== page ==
This is the first prototype of my IECHost device: an IEC bus master that can control Commodore drives such as the 1541 and 1541-II, and possibly other Commodore devices interfaced via the IEC bus such as printers and plotters.
Just to make it absolutely clear: this is NOT a Commodore disk drive emulator. It acts as an IEC master, i.e. as a Commodore 64 itself. In fact, if I were to add some of the code from my DC2N project, this device would pretty much act like a Commodore 64, i.e. with disk and tape access capabilities.
If I were asked to point to something similar to IECHost that already exists out there, in order for people to better understand what IEChost is, I’d mention ZoomFloppy. In fact, the IECHost firmware might be adapted to run on the ZoomFloppy hardware itself, but that’s something I will look into at a later time.
My current priority is to enable the upload and execution of drive code for faster disk transfers so that users will be able to control the device and transfer data back and forth from a GUI interface on their PC. At the same time, I’d like to also offer IECHost as a standalone device with a graphic LCD and a control menu to carry our transfers and disk dumping tasks using an SD Card or a USB flash-drive.
As I had promised in my previous post, here’s the IECHost implementation of the standard sector reading function, which is wrapped up in a user-friendly function:
st = 0; if (device_number < 8) /* Only disk drives are supported by this command */ return IOERR_ILLEGAL_DEVICE_NO; /* This has no real effect but is used to match the "close" down below */ serialdevice_open(device_number, CHANNEL_CMD, NULL, &st); serialdevice_open(device_number, xfer_channel, "#", &st); /* Open a direct access data channel */ if (st) return IOERR_DEVICE_NOT_PRESENT; sprintf(cmd, "U1:%d,0,%d,%d", xfer_channel, track, sector); /* U1: Block-Read (direct disk access) */ serialdevice_write(device_number, CHANNEL_CMD, cmd, strlen(cmd), &st); serialdevice_read(device_number, xfer_channel, buff, sizeof buff, &br, &st); serialdevice_close(device_number, xfer_channel, &st); serialdevice_close(device_number, CHANNEL_CMD, &st);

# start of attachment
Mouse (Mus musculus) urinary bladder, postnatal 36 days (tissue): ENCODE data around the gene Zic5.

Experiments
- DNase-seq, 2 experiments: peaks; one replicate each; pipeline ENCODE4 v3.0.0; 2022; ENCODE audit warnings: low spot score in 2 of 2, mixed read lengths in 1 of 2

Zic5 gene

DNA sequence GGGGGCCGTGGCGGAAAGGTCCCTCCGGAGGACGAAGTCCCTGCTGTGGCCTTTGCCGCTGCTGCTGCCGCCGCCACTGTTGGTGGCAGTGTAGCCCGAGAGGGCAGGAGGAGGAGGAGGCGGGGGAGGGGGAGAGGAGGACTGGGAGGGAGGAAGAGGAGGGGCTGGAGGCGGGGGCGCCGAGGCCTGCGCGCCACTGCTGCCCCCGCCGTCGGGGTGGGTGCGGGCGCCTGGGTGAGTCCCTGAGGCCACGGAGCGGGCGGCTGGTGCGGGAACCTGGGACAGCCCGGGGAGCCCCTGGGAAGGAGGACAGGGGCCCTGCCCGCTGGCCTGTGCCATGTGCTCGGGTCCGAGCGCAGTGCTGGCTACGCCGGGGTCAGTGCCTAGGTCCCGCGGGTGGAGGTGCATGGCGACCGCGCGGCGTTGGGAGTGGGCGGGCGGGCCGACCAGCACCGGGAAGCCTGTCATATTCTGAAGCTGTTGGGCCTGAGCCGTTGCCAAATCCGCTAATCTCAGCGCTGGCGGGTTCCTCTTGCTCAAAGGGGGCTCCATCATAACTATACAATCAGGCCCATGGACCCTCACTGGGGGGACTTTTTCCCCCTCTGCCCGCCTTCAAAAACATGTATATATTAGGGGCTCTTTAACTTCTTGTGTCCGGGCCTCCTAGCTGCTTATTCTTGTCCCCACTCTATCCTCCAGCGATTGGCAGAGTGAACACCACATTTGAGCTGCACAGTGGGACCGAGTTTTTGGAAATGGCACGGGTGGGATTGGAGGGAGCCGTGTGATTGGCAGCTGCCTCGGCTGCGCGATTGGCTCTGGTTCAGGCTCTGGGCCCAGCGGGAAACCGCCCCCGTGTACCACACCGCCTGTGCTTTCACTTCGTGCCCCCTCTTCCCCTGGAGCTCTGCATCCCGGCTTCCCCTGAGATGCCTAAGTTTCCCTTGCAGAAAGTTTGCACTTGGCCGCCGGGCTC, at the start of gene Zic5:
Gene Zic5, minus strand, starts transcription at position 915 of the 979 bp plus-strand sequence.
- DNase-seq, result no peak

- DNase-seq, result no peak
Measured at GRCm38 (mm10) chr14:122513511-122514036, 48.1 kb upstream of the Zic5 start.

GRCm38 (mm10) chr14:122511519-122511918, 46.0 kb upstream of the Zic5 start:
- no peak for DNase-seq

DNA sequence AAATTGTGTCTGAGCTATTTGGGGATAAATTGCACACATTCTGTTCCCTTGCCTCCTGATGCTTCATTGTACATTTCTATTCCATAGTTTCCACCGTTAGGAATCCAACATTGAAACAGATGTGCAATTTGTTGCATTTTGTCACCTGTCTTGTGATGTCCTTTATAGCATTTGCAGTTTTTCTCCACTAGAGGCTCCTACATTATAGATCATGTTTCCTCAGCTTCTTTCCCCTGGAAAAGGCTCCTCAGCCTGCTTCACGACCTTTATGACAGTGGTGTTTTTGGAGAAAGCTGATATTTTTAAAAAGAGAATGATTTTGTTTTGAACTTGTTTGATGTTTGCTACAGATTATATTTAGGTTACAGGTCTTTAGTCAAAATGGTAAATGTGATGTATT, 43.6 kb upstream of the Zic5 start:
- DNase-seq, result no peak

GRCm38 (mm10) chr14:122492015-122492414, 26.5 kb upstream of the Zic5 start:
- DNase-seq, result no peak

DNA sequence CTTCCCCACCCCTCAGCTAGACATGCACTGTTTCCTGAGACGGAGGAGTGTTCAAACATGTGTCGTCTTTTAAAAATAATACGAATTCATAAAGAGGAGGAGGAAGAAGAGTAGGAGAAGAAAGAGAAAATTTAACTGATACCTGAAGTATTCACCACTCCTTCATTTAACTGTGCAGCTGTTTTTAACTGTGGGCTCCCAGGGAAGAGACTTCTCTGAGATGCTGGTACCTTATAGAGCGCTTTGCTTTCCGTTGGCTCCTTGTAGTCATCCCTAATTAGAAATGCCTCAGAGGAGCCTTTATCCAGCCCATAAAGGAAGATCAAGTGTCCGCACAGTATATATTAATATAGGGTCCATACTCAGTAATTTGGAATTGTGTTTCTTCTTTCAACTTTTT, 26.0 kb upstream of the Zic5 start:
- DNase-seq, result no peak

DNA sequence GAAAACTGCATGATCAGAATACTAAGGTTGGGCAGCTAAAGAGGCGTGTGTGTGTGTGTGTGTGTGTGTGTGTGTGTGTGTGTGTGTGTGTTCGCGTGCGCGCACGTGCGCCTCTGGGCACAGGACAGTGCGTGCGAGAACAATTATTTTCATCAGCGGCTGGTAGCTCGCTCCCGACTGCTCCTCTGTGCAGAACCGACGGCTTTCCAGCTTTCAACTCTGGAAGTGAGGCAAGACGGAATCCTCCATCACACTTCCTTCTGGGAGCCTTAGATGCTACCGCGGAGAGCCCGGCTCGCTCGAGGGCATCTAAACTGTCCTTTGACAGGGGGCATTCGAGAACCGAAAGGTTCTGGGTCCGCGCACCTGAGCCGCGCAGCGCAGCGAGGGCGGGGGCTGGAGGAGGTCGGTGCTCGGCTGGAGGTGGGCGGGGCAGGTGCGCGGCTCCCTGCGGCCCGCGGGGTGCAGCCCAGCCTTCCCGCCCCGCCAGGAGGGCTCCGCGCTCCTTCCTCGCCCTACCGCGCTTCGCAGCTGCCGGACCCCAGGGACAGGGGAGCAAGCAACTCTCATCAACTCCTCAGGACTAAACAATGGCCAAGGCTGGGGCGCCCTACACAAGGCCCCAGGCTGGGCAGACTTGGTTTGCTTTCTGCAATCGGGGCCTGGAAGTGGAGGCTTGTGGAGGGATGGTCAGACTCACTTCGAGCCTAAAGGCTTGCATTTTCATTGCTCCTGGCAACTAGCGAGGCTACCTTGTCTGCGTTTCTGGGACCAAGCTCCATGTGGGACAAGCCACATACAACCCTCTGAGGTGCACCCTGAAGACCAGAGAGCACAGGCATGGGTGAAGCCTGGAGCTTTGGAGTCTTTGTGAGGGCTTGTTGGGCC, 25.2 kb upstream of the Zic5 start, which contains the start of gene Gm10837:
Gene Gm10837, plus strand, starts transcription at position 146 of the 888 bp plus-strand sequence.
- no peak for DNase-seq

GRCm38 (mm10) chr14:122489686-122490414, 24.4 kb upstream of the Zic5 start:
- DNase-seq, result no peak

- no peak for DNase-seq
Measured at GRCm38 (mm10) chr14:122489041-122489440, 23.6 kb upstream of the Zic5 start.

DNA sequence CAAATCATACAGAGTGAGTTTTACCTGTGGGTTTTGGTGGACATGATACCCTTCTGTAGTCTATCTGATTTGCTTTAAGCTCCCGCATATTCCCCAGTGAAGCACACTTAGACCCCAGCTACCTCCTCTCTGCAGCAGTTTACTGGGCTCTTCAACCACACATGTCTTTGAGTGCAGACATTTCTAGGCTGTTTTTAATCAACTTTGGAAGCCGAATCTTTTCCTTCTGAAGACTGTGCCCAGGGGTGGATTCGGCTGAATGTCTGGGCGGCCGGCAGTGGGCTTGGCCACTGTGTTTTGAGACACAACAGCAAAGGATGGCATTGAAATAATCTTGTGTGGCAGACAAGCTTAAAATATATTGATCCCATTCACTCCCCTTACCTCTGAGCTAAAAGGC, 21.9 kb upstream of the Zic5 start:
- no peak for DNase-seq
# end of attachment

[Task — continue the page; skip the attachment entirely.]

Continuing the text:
The above is functionally equivalent to the following BASIC program:
10 OPEN 15,D,15 20 OPEN 2,D,2,"#" 30 PRINT#15,"U1";2;0;T;S 40 FOR I=0 TO 255 50 GET#2,B$ 60 A=ASC(B$+CHR$(0)) 70 POKE BUFF+I,A 80 NEXT I 90 CLOSE 2 100 CLOSE 15
Yes, that’s been done by other people too before me and it’s been brought to a new level by projects like KryoFlux, but if I were merely being a user of such projects I would not get to enjoy the wonders of the hardware that a retro-computing enthusiast like myself gets excited about over and over again when interfacing one of these 30 year old devices. Not to mention the amount of history and knowledge that gets discovered along the way 🙂
As usual, stay tuned!